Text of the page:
Furthermore, and along with their right to terminate, which remains unaffected, the Owners are entitled to request from the Charterers to provide alternative orders, if the activity (i.e. activity, service, carriage, trade or voyage) has become sanctioned. The Charterers have 48 hours to provide alternative instructions, failing which the Owners have the option to proceed to a safe port or voyage of their choice.

In the event that the parties do not have a specific clause in their contract that addresses sanctions and if their contract is affected by the current sanctions regime in a way that this can no longer continue, the parties may be able to rely on frustration (see further below) to bring their contract automatically to an end.

Sanctions against Russia have already been introduced, but it is anticipated that more sanctions will follow. Members are advised to frequently review the ever-evolving sanctions regime, in order to ensure that their operations are not affected.

2. War clauses – is there a right to terminate?

Many charterparties today incorporate detailed war risk clauses, with the aim of protecting the interests of the shipowner and the vessel in the scenario where the owner or Master considers that proceeding to a port would expose the vessel to “war risks”. These are seen in, for example, BIMCO’s CONWARTIME or VOYWAR terms (2013 or earlier iterations of the same), wherein “war risks” are defined as:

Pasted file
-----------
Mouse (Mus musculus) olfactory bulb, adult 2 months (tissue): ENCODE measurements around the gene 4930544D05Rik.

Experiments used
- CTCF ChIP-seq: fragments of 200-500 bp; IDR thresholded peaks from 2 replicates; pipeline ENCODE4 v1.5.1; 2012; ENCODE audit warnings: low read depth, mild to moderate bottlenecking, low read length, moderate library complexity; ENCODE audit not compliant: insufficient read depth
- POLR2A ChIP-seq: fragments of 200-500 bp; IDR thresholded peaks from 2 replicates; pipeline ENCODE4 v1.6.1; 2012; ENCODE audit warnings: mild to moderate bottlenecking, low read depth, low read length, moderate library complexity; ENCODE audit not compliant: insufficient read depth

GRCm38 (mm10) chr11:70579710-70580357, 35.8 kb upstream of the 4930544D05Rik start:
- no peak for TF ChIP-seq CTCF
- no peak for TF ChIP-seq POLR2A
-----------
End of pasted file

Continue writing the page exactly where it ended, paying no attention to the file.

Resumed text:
any actual, threatened or reported: war, act of war, civil war…warlike operations…acts of hostility… by any person, body, terrorist or political group, or the government of any state or territory whether recognised or not, which, in the reasonable judgement of the Master and/or the Owners, may be dangerous or may become dangerous to the Vessel, cargo, crew or other persons on board the Vessel.”

This broad “war risks” definition does not exclusively apply to situations of formally declared war. The threshold test to invoke the clause is to first establish if a “war risk” exists and then to assess the risk and level of danger to the ship, which must be a tangible danger. Whether or not a situation is dangerous depends on the nature, severity, extent and prevalence of the danger for the individual ship.